Spokane has been many things to many people over the years. The capital of the Inland Northwest. The boyhood home of Bing Crosby. The birthplace of Father’s Day. And, thanks to a new generation of chefs, you can add great food town to the list. The popularity of chain restaurants has been fading in the Lilac City for the better part of a decade. And independent chef-owned spots are capturing hearts. Their momentum helped spawn Crave!, a summer celebration of the region’s food, wine and craft beverage scene, a few years ago. And in advance of this year’s festival, which takes place July 15–19, a group of Spokane chefs came to Seattle to preview Crave! at a special pop-up dinner last week. Hosted by the event’s organizers, the pop-up also gave attending media members a chance to experience the region’s culinary energy.
[Spokane chefs Chad White, Adam Hegsted, Aaron Fish, John Giles and Travis Dickinson]
Casual dining, refined
The dishes served during the nine-course meal, paired with wines from Spokane-based Arbor Crest Wine Cellars and locally brewed beers, were each memorable in their own right. But it was equally fascinating to learn about each chef’s creative inspiration.
For example, Travis Dickinson prepared the first course, a chicken liver pâté topped with a pomegranate-apple salsa. The spreadable indulgence was served in a mini jam jar and accompanied by lavender-infused shortbread. It was a well-executed riff on the type of hors d’oeuvre you’d find in a number of modern fine-dining establishments. But one of the things that made it particularly interesting was the fact that Dickinson’s restaurant, Cochinito Taqueria is a pretty casual place. Dickinson, who grew up in Post Falls, Idaho, went to culinary school in Portland, Oregon. As he developed his chef skills in school and in Portland-area restaurants, he explained, he gravitated toward the flavors of Mexican cuisine. When he returned to the Spokane area, he worked at Clover, a popular Spokane fine-dining restaurant, for about three years. Then, in 2018, he and business partner Justin Curtis opened their downtown taqueria.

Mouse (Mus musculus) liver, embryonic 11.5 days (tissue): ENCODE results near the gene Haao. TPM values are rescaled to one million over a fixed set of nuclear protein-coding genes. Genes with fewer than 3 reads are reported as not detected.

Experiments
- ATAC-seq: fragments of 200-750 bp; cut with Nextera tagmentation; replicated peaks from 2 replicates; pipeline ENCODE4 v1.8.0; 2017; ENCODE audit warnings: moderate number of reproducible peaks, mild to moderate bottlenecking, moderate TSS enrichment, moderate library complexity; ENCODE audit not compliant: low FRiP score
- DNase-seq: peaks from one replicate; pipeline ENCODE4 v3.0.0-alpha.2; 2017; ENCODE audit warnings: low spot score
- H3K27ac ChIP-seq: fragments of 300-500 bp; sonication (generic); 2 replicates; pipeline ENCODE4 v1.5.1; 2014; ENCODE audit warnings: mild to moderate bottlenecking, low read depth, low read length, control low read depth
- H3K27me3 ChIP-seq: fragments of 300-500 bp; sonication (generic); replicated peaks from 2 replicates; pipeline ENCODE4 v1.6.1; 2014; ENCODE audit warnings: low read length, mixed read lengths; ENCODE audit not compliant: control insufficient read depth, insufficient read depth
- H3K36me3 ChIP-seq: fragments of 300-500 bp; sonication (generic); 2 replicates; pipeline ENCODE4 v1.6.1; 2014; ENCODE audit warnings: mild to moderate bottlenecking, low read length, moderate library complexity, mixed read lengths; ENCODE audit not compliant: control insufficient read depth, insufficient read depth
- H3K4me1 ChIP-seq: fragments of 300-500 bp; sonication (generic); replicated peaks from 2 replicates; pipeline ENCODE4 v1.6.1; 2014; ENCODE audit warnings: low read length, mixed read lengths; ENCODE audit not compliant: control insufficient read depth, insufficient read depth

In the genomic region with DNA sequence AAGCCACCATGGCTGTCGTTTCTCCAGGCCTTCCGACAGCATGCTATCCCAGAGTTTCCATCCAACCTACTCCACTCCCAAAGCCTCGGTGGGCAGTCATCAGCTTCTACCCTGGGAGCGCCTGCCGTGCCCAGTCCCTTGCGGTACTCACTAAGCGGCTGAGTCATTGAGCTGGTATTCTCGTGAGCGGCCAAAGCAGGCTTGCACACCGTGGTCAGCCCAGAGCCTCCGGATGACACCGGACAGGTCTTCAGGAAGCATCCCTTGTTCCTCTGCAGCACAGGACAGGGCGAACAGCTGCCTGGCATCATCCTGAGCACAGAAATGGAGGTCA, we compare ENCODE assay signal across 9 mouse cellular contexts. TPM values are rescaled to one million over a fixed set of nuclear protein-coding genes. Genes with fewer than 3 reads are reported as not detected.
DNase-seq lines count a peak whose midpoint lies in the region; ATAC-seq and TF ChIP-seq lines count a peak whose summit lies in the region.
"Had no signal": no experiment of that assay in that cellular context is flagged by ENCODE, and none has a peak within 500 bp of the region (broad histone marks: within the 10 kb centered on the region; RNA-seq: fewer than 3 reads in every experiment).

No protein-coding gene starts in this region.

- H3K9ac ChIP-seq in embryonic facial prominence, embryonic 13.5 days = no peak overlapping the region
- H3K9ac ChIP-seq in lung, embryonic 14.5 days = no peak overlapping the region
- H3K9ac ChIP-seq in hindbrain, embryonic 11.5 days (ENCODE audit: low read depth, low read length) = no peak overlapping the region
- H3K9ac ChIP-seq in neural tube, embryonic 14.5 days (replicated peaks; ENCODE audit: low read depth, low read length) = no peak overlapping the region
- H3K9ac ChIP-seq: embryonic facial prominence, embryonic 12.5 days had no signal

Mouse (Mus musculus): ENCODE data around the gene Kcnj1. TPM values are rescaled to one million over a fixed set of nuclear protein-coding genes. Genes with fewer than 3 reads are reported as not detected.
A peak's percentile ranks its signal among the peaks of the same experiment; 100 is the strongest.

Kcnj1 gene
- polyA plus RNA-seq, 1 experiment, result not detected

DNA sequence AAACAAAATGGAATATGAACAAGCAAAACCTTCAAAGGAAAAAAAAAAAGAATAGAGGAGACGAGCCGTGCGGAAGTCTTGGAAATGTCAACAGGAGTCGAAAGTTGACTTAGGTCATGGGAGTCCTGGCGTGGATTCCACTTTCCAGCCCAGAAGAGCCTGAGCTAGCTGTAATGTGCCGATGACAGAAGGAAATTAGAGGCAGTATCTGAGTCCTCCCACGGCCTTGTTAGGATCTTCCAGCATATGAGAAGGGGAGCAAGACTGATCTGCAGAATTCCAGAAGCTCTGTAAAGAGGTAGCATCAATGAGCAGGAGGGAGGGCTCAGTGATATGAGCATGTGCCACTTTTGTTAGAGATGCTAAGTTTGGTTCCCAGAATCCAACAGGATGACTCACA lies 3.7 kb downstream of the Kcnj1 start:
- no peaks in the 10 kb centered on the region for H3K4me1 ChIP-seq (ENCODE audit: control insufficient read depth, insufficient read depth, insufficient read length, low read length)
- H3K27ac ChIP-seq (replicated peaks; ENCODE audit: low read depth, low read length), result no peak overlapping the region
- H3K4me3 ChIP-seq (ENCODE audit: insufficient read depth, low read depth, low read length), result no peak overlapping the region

Dickinson describes Cochinito as a laid-back setting for locally and responsibly sourced foods prepared with fine-dining techniques. He offers dishes such as charred Spanish octopus with dry chorizo. The 20-hour carne asada taco features sous-vide beef tri-tip. The duck confit taco is accompanied by roasted beet, pomegranate salsa, candied cocoa nib and hazelnut gremolata. And house-made corn tortillas bring an extra layer of freshness to tacos and other menu items. To round things out, the bar offers a range of fun potables. In addition to margaritas and palomas, you’ll find creative takes on classics, such as the Bourbon Renewal, with splashes of crème de cassis and lemon juice complementing the base spirit. And the Cochinito Mexican Lager is brewed about a mile away, at Bellwether Brewing Co.
A boomerang effect
Like Dickinson, Chad White, who also prepared dishes for the pop-up, returned to the Spokane area after moving away. In White’s case, the 9/11 attacks inspired him to enlist for military service. In the Navy, he rose through the ranks as a cook, eventually serving as a captain’s cook. While stationed in San Diego, he developed a fondness for coastal Mexican and Latin American flavors, particularly those in ceviche, on trips to Baja California. After his discharge, he spent about 10 years in the San Diego–area restaurant scene. And, as he built a following, his popularity and disposition landed him a spot on season 13 of Bravo’s Top Chef.